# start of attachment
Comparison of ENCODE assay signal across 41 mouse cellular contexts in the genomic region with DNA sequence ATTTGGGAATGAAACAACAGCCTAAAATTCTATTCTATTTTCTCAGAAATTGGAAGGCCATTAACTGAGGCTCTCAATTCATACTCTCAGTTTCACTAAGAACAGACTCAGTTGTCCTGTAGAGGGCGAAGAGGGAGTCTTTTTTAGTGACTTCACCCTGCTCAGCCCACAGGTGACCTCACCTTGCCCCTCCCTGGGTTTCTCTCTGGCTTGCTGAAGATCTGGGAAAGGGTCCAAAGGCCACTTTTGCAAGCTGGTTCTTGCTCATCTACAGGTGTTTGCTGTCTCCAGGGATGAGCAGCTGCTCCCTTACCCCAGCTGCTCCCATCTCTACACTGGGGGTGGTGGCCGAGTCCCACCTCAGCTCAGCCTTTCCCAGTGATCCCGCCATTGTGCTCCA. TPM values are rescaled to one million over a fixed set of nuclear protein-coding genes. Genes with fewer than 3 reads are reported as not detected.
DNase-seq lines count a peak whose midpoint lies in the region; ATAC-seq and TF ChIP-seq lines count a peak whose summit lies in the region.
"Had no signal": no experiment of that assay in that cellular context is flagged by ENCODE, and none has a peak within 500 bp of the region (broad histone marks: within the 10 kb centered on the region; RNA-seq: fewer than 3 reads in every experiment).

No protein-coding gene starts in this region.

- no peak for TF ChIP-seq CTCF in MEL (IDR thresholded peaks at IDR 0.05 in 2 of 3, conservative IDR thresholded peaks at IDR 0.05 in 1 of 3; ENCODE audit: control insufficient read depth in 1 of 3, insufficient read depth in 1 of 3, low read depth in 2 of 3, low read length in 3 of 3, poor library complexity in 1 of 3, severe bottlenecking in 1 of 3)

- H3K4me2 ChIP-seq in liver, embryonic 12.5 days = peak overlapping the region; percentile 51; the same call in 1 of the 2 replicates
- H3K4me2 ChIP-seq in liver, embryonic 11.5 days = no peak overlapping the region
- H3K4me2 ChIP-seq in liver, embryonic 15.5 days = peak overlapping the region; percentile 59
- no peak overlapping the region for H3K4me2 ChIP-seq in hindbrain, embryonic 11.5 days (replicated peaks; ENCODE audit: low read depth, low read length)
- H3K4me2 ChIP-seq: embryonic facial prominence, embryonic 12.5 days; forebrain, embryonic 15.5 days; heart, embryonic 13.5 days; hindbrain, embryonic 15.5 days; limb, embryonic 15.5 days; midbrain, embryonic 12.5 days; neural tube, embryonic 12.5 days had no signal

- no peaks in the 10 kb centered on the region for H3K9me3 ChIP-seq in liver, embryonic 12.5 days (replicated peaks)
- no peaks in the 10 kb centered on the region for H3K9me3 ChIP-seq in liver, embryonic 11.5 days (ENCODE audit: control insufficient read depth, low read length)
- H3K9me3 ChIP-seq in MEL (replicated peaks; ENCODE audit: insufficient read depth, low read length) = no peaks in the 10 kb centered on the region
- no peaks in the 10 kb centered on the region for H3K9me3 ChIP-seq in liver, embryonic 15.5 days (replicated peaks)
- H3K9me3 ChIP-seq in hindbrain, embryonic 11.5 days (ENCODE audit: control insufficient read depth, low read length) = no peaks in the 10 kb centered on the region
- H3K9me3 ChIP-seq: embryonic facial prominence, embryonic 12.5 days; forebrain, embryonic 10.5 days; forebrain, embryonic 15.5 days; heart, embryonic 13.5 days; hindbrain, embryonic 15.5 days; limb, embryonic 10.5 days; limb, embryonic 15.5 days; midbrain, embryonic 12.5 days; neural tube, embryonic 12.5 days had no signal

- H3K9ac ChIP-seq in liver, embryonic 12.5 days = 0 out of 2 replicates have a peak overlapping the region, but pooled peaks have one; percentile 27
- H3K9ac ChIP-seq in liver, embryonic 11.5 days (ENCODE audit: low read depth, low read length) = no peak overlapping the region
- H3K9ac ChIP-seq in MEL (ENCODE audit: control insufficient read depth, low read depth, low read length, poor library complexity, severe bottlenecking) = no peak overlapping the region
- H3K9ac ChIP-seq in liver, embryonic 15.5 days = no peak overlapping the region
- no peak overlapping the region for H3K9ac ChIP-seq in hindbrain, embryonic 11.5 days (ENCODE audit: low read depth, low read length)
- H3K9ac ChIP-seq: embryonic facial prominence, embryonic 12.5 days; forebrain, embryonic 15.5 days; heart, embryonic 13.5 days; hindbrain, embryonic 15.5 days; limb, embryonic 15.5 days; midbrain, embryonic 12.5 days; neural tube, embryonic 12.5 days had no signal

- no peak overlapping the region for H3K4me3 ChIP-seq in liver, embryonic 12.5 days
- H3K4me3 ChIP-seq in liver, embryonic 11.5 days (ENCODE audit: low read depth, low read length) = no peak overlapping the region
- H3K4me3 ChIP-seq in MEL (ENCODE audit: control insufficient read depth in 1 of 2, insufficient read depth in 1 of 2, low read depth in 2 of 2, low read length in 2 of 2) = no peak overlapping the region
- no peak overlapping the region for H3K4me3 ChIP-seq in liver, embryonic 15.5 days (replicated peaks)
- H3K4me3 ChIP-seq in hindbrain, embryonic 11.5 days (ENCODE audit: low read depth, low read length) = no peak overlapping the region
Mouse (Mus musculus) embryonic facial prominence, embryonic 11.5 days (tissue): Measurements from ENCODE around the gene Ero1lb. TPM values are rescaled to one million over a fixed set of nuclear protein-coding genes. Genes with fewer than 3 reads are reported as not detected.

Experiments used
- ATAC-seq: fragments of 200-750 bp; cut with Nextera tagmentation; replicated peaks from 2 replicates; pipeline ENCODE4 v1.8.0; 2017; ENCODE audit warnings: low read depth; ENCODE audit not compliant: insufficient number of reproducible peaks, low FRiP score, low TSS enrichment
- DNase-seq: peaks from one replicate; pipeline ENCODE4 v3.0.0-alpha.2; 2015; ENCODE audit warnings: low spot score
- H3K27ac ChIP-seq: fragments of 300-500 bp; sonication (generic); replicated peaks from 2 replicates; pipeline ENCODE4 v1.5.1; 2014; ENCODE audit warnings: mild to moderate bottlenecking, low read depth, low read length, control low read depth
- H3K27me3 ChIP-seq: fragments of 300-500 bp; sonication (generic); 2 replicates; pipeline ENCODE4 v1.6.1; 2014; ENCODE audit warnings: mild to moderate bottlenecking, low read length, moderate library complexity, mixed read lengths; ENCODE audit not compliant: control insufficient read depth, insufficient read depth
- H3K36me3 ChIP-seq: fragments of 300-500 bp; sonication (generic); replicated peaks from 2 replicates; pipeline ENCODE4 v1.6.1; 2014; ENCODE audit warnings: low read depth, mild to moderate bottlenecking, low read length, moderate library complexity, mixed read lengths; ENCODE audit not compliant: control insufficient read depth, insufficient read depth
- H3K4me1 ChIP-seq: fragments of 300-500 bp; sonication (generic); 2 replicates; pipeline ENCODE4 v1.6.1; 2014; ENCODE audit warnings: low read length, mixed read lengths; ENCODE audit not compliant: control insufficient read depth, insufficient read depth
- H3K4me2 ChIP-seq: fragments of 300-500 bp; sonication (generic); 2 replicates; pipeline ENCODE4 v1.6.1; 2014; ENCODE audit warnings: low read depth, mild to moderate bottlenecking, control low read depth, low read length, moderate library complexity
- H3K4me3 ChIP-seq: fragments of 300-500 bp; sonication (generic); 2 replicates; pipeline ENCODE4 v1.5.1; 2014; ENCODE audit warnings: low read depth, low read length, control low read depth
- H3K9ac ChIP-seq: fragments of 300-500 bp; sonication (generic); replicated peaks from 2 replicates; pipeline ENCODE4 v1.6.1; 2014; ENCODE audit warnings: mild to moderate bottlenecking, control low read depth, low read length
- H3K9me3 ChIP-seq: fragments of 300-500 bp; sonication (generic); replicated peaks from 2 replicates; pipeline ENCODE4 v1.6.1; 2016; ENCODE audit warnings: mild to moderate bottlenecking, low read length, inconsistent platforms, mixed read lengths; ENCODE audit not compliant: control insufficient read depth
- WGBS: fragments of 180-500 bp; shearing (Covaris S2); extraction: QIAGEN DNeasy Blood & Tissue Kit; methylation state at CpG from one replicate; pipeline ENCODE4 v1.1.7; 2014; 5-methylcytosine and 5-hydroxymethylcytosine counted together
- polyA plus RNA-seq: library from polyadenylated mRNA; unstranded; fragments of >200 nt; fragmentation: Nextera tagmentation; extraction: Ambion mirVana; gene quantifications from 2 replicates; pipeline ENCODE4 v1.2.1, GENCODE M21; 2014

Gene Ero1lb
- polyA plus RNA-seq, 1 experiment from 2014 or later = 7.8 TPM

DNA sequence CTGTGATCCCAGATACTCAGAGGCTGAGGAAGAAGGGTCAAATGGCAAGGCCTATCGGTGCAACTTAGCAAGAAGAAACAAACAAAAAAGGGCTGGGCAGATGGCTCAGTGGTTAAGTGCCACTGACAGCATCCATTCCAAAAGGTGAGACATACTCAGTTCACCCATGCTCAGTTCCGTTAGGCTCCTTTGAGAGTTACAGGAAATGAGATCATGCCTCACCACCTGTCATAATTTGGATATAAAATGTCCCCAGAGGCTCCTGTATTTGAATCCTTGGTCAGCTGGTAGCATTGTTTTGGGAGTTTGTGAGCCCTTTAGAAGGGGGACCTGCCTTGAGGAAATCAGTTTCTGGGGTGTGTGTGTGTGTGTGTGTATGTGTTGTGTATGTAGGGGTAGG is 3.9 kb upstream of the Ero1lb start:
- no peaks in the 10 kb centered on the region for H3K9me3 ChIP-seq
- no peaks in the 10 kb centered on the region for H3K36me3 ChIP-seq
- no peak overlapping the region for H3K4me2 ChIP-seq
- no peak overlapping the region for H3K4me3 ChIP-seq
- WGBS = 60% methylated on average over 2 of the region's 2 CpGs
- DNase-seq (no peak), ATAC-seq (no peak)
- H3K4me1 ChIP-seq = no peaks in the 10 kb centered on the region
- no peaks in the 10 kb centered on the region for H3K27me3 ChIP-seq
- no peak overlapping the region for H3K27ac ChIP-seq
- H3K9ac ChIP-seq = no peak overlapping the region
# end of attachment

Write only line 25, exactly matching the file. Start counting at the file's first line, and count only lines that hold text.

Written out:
- H3K4me3 ChIP-seq in MEL (ENCODE audit: control insufficient read depth in 1 of 2, insufficient read depth in 1 of 2, low read depth in 2 of 2, low read length in 2 of 2) = no peak overlapping the region